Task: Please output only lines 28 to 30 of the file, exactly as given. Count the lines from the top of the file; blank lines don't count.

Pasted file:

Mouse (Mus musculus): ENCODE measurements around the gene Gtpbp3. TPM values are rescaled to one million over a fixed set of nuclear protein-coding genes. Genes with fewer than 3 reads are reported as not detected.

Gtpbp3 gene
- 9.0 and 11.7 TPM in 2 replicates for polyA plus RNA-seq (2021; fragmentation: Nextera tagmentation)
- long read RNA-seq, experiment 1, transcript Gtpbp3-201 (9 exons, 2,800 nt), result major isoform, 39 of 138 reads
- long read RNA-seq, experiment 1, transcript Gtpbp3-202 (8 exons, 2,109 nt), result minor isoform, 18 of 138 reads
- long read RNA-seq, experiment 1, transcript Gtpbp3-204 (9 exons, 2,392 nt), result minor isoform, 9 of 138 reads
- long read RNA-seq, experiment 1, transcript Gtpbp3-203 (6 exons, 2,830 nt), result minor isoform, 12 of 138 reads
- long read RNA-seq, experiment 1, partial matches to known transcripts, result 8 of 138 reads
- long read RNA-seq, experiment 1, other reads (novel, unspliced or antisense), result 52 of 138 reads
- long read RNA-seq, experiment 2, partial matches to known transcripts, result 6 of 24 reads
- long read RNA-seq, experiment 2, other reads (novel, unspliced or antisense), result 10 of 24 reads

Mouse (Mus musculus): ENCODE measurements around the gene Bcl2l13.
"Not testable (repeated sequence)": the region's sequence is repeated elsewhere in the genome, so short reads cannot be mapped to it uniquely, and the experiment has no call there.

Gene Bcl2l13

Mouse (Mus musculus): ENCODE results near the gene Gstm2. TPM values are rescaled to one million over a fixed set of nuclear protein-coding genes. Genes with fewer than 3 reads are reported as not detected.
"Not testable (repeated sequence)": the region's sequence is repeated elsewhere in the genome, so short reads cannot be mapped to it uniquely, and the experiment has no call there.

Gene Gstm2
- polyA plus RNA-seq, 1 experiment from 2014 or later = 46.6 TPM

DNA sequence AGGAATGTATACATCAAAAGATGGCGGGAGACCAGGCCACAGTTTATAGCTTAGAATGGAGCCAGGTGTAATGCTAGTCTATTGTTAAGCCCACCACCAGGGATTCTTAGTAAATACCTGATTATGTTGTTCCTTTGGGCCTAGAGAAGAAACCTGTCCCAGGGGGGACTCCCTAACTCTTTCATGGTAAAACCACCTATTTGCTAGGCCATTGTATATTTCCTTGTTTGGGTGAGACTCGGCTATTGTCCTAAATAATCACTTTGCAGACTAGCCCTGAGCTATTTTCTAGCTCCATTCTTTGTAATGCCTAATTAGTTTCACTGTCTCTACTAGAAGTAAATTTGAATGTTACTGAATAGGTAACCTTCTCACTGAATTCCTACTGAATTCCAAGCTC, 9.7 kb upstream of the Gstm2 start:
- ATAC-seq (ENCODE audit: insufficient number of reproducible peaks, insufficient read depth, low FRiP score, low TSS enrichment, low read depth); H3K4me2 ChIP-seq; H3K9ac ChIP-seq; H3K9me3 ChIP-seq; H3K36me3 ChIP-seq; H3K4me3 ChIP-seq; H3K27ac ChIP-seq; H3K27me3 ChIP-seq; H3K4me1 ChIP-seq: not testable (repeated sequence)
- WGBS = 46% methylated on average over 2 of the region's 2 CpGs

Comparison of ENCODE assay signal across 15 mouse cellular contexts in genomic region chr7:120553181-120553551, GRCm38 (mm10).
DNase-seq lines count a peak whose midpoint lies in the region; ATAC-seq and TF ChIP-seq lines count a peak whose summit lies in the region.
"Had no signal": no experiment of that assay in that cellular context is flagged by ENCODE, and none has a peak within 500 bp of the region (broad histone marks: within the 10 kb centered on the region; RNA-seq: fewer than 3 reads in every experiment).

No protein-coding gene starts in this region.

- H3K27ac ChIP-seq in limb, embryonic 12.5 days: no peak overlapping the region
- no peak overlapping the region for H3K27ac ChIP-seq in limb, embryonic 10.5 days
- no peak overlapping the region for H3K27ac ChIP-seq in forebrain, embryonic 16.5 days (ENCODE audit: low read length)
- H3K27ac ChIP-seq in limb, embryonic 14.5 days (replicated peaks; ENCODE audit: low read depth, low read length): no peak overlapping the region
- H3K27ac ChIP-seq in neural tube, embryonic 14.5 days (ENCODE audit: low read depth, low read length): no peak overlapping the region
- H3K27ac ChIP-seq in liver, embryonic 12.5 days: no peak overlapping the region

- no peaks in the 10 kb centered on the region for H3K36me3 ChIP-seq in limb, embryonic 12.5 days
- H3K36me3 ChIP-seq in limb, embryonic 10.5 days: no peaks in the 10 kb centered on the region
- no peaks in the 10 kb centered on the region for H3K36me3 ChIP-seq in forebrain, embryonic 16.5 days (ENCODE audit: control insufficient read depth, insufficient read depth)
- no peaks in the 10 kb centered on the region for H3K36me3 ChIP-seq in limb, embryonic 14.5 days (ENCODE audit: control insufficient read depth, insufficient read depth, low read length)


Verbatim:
- no peak overlapping the region for H3K27ac ChIP-seq in forebrain, embryonic 16.5 days (ENCODE audit: low read length)
- H3K27ac ChIP-seq in limb, embryonic 14.5 days (replicated peaks; ENCODE audit: low read depth, low read length): no peak overlapping the region
- H3K27ac ChIP-seq in neural tube, embryonic 14.5 days (ENCODE audit: low read depth, low read length): no peak overlapping the region